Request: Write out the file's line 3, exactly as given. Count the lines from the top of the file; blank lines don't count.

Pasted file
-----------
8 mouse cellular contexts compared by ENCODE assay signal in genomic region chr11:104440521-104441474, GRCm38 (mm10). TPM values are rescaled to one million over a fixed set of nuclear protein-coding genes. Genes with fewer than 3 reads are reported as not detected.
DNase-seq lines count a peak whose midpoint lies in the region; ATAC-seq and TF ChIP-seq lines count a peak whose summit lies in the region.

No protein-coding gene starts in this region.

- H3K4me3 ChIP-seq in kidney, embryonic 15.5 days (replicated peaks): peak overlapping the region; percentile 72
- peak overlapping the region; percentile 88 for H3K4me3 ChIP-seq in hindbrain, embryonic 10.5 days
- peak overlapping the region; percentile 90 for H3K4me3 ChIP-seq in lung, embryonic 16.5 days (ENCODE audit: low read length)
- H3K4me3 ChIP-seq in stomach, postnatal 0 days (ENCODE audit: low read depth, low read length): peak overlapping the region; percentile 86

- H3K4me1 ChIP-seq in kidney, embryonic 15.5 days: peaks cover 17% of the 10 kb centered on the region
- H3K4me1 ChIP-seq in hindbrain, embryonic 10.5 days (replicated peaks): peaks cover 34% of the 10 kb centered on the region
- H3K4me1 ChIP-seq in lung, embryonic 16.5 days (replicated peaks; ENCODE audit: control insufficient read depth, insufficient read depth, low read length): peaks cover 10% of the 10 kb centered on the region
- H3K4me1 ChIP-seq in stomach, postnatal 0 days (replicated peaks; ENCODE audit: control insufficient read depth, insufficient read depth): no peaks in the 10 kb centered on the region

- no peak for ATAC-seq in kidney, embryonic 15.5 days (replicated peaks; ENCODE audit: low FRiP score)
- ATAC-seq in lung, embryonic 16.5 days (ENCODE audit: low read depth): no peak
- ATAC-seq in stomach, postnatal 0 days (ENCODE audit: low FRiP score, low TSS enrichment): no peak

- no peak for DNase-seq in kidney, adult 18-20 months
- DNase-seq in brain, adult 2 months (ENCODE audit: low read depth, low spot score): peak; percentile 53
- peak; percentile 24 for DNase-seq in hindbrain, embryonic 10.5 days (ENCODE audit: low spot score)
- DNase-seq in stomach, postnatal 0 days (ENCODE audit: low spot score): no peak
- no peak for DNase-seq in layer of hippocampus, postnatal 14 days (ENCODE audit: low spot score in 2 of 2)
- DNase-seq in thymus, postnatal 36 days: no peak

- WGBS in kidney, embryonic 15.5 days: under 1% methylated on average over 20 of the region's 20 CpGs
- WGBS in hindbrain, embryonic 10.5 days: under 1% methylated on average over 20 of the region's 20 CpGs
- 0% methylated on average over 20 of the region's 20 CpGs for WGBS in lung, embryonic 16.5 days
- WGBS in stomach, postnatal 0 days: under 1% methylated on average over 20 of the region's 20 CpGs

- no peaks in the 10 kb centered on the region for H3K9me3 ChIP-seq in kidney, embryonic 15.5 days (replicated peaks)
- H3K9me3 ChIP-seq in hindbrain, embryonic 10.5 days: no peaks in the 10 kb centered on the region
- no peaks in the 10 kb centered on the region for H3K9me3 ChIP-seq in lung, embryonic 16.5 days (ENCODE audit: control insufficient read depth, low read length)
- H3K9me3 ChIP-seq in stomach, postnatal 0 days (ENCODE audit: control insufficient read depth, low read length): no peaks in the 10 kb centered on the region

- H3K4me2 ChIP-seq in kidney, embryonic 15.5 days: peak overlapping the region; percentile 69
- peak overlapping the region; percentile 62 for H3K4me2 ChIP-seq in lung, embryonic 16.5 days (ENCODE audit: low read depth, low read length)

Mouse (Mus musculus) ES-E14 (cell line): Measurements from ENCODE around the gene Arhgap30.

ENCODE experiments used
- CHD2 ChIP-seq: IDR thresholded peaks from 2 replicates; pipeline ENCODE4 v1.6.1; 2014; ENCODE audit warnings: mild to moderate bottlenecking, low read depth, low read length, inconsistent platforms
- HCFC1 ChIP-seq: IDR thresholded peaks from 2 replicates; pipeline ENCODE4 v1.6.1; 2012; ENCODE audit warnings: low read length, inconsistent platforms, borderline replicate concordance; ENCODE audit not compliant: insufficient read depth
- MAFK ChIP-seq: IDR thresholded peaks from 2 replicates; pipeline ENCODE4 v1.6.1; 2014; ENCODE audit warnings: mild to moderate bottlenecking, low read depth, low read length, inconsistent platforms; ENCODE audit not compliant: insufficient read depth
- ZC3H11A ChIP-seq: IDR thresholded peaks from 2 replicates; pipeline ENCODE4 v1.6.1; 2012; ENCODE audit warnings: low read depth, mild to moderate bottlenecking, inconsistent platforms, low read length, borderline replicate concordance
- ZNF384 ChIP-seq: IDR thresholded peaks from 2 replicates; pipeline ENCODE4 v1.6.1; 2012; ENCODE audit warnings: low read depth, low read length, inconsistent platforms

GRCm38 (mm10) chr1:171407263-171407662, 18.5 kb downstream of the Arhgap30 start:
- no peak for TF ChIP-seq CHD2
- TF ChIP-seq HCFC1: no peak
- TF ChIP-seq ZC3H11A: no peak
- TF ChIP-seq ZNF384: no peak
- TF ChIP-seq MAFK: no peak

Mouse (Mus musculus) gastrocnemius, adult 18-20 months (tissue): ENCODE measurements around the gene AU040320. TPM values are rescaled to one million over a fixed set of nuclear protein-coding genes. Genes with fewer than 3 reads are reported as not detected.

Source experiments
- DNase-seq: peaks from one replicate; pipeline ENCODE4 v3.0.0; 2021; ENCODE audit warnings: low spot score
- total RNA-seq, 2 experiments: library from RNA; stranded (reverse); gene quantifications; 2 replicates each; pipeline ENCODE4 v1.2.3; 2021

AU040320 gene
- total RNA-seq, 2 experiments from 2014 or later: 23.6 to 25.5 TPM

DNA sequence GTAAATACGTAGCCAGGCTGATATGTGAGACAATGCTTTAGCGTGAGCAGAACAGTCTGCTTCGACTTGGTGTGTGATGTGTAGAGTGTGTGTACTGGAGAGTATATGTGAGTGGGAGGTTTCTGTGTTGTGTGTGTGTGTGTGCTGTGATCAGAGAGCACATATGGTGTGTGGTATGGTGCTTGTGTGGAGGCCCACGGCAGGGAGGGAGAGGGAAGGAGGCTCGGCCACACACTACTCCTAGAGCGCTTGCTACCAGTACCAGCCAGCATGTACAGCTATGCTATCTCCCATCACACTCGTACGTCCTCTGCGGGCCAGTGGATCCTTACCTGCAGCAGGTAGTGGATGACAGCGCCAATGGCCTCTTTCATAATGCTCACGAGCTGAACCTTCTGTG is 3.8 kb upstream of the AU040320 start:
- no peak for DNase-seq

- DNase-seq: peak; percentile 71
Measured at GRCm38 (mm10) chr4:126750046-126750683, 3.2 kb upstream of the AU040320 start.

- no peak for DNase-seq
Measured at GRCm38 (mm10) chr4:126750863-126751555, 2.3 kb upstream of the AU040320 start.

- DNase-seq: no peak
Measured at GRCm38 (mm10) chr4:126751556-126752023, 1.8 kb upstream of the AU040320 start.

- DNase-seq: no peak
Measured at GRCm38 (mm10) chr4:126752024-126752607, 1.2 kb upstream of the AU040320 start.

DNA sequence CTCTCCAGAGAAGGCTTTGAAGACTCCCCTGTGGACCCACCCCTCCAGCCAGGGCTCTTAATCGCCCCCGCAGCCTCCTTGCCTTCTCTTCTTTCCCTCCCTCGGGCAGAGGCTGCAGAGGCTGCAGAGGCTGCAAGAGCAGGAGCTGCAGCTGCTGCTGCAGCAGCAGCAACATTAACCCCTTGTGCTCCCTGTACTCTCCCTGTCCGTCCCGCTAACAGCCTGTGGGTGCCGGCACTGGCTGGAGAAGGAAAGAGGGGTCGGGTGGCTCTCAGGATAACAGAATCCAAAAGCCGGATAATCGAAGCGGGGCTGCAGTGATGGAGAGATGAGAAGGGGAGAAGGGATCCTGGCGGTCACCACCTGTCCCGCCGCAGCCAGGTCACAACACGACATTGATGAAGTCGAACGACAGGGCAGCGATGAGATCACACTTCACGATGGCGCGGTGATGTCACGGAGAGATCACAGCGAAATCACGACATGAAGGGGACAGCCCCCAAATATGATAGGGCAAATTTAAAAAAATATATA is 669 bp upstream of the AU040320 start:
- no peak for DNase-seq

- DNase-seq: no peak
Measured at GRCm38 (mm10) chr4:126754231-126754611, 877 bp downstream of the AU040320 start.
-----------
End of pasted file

No protein-coding gene starts in this region.